If whoever is presently turning this into an action blockbuster wants he's a devious and unstoppable cunt as the strapline for their movie poster, be my guest.

Nemesis is beautifully drawn, ingeniously plotted, and laced with just the right quota of sparky dialogue; and as such oozes at least as much class as any bande dessinée you care to mention, albeit with some emphasis on those bandes dessinées where something gets blown up every third page. It's the kind of story that has become generic Bruce-Willis-vehicular action blockbuster shite on the big screen, and yet done this well in the pages of a comic book, I can't help but be impressed; and as something of an aside, not least because although Nemesis is violent to the point of absurdity, Millar pulls back from anything too needlessly visceral or psychologically stomach churning shoved in the reader's face, perhaps recognising such shock tactics as potentially detrimental to the story.

The only flaw I can find is that with so much going on over so few pages, relatively speaking, the narrative seems to collapse under its own weight towards the end, genuine surprises yielding to the perhaps inevitably nested twists which don't quite make sense, at least not to me.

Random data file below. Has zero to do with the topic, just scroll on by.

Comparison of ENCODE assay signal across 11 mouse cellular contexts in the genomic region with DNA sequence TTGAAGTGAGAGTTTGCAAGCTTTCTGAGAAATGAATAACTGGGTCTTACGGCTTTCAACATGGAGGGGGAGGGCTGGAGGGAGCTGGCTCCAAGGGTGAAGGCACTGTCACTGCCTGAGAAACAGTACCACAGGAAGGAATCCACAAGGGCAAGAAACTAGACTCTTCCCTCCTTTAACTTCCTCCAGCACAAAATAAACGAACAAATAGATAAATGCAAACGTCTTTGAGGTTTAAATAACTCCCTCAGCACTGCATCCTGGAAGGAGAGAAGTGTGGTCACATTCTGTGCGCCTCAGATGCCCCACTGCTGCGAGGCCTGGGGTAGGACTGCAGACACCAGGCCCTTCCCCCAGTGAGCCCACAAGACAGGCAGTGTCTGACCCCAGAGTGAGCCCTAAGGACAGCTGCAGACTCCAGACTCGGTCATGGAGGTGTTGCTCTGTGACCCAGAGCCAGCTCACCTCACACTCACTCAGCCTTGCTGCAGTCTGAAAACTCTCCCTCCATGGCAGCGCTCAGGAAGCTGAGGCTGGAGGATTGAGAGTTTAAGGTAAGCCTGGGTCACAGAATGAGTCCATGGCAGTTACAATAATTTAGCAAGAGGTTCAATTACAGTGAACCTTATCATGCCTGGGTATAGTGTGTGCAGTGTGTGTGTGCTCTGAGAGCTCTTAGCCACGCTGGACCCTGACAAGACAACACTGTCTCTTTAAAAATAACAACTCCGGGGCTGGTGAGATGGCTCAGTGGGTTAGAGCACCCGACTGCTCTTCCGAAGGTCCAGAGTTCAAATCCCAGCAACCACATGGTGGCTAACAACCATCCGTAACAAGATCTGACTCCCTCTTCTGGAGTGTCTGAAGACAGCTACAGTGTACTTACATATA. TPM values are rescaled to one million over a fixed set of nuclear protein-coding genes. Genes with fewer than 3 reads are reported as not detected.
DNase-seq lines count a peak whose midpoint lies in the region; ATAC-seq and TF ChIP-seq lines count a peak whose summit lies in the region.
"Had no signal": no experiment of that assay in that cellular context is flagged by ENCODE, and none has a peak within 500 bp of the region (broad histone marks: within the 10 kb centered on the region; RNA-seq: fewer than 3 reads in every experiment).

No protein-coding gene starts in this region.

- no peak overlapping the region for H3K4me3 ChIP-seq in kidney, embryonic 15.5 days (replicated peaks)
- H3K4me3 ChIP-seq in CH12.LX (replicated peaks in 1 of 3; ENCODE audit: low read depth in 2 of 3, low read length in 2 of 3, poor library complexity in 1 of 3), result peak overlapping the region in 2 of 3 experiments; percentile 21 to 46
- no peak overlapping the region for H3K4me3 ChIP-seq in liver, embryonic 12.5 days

Still - musn't grumble.

Friday, 2 August 2013

The Transmigration of Timothy Archer

Philip K. Dick The Transmigration of Timothy Archer (1982)

This was Dick's final book, alternately either the third of the thematic trilogy begun with VALIS and The Divine Invasion, or else just a regular novel with that lost third part actually being The Owl in Daylight which he sadly never got to write.

The Transmigration of Timothy Archer is effectively a late mainstream novel, containing no specific element demanding classification as science-fiction, another journey through Dick's version of our world told roughly as the story of Bishop James Pike, a friend of the author in real life. Pike was a vocally liberal and thus inevitably controversial Episcopalian minister and occasional civil rights campaigner of the 1960s who famously and tragically died whilst searching for proof of the historical existence of Jesus Christ in the deserts of Israel; which is more of less what becomes of Bishop Archer here, with the twist being his apparent transmigration to the body of his friend, the somewhat schizophrenic Bill Lundborg, an obvious author stand-in. However, Bill is almost certainly no more able to offer an objective view of reality than the author, and so the worth of his testimony remains ambiguous.